In the first week, you’ll run 25 to 30 miles. The plan is a bit vague in some areas, so it’ll vary depending on your pace. In the peak week, you’ll probably run closer to 35. There isn’t a huge increase in mileage over the course of the plan, and I think there’s the expectation that you come in ready to comfortably run 25 to 30 miles.
Tuesdays offer a variety of speed workouts – hills, short intervals at 5k pace, longer intervals at 10k pace, and some mile repeats at race pace. Thursdays feature increasingly long tempo runs – 60 minutes at their peak. The amount of work isn’t deadly, but it’s fairly intense.
This plan is good for people who have graduated from the easier plans and want to really challenge themselves. If you’ve never done a rigorous training plan before, it’s probably just enough stimulus to provoke some big gains without leaving you beat down and fatigued. That being said, an experienced half marathoner will probably find it light work – so I wouldn’t recommend this to the truly advanced.
The Other Hal Higdon Plans
The book features a few other plans, which may be of interest to you.
If you’re a true beginner, and you’re not ready for Novice 1, there are some base training plans. Base training is divided into three phases – starting at a mile per run. This is something akin to couch to 5k. Over the course of three months, these base phase plans will slowly take you from nothing to running 4 miles on a Sunday. That’s a little more than 5k – and it’s a perfect starting point for the Novice 1 program.
There’s also a walking plan. This isn’t a walk-run Jeff Galloway plan. It’s literally walking. The plan features five days of walking per week, and it slowly builds up to a ten mile long walk on the 11th week – and a 13.1 mile walk in your race.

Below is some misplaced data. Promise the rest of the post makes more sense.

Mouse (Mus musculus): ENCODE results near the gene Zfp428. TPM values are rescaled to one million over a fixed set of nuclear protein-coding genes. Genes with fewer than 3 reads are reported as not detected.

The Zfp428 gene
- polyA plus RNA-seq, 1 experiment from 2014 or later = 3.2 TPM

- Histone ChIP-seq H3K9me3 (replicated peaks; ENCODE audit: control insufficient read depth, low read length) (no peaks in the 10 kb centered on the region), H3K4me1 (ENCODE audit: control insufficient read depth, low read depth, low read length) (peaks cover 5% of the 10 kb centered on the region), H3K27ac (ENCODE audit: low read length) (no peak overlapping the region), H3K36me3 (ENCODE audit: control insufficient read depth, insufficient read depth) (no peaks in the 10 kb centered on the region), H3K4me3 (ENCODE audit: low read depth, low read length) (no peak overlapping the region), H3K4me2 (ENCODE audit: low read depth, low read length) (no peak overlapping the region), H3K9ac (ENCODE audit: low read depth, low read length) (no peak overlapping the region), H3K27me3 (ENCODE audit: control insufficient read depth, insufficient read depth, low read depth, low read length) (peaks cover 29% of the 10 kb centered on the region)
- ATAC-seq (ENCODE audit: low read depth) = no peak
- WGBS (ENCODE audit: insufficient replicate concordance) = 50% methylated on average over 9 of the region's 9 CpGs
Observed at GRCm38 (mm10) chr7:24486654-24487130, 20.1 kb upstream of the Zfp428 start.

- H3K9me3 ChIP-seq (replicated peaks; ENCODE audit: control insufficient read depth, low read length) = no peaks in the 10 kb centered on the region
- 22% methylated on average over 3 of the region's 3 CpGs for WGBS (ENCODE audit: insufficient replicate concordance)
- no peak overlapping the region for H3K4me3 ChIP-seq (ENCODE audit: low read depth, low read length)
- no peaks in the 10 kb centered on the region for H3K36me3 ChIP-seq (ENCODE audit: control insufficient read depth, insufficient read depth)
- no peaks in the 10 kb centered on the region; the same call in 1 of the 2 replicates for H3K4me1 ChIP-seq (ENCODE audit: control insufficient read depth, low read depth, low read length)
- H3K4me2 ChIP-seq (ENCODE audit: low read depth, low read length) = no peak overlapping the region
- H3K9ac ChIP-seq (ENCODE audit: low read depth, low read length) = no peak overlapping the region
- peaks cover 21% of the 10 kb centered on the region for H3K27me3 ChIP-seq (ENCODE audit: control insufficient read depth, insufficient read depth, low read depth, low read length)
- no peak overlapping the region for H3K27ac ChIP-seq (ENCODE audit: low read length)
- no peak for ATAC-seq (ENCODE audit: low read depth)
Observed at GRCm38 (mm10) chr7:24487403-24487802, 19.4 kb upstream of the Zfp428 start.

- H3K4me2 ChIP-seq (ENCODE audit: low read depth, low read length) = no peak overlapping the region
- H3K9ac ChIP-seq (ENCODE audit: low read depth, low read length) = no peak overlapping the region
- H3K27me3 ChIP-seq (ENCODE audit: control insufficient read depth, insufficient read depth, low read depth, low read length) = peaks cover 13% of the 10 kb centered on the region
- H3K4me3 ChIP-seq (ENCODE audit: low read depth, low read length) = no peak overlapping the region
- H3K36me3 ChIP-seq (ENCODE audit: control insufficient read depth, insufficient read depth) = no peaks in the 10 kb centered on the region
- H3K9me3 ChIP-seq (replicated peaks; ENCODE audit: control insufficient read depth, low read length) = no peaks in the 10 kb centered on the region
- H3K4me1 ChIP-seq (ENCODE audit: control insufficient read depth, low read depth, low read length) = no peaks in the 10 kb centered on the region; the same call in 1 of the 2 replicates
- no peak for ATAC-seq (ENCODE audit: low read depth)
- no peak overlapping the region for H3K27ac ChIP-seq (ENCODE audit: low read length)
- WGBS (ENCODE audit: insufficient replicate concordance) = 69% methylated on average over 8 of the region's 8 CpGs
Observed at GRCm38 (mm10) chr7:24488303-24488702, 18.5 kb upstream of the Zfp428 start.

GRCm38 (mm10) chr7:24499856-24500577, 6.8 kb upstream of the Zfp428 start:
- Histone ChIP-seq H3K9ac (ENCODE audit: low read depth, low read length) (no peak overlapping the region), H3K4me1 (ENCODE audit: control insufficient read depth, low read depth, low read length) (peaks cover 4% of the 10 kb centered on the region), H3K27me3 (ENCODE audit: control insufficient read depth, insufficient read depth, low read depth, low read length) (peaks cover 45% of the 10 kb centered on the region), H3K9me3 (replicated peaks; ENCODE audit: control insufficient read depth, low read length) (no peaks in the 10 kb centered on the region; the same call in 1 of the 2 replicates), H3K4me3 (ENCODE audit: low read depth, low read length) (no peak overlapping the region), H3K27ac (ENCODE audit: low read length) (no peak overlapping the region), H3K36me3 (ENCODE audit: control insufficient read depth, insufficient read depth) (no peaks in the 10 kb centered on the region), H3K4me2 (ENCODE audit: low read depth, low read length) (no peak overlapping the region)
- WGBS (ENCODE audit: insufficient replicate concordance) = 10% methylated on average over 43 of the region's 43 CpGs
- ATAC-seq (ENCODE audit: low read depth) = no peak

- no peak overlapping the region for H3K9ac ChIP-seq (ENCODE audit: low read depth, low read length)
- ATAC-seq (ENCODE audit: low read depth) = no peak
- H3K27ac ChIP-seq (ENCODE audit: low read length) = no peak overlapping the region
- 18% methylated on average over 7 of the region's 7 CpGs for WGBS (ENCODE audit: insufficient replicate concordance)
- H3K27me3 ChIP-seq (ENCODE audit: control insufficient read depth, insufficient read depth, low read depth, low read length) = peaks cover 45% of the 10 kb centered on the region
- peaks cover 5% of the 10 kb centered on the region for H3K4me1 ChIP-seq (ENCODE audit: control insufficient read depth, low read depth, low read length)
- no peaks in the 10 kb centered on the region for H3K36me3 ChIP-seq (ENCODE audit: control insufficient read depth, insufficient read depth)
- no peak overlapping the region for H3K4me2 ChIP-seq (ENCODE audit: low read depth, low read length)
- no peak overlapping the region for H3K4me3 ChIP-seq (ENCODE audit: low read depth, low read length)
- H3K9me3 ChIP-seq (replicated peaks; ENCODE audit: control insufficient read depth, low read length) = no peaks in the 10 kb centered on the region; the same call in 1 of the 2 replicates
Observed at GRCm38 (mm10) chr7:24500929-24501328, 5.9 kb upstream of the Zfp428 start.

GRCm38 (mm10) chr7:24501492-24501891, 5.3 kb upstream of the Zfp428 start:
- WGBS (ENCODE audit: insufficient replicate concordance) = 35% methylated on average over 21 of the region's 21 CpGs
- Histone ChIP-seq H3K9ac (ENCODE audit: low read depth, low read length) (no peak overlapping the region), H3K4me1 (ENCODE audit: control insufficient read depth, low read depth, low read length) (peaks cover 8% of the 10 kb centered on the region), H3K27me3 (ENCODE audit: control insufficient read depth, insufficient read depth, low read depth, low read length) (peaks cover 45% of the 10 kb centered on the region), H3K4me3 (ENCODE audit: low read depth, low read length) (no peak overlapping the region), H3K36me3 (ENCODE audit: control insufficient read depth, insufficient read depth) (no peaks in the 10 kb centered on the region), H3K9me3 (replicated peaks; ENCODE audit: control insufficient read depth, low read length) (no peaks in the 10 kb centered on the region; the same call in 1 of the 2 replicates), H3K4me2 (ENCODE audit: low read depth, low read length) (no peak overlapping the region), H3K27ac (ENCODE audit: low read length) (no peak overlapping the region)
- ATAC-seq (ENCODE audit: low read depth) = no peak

Then there’s the HM3 program. The HM3 program is designed for older or injury prone runners, and it places a greater emphasis on rest and cross training. It’s similar to an intermediate plan, with pace runs and tempo runs. But there are only 3 running days per week, paired with two lengthy cross training days for recovery. The overall mileage ramps up from about 17 in week 1 to 24-25 in week 11.
Finally, there are some bridge plans that connect multiple races or marathons. There are a few short plans if you have two, four, six, or eight weeks between half marathon plans. None of these involve speedwork, and they’re really just mileage suggestions for maintaining your fitness between races. Hal also includes an adapted Novice marathon plan here that would allow a new runner to continue straight from the half marathon plan to the marathon plan.
A Sample Week from a Hal Higdon Half Marathon Plan
To give you an idea of what Hal Higdon’s half marathon training plans are like, here’s a sample week (week 7) from his Intermediate 2 plan:
- Monday: Rest (after a 10k tune up race the previous day)
- Tuesday: 4.5 mile run
- Wednesday: 8 x 400m at 5k pace
- Thursday: 3 mile run
- Friday: Rest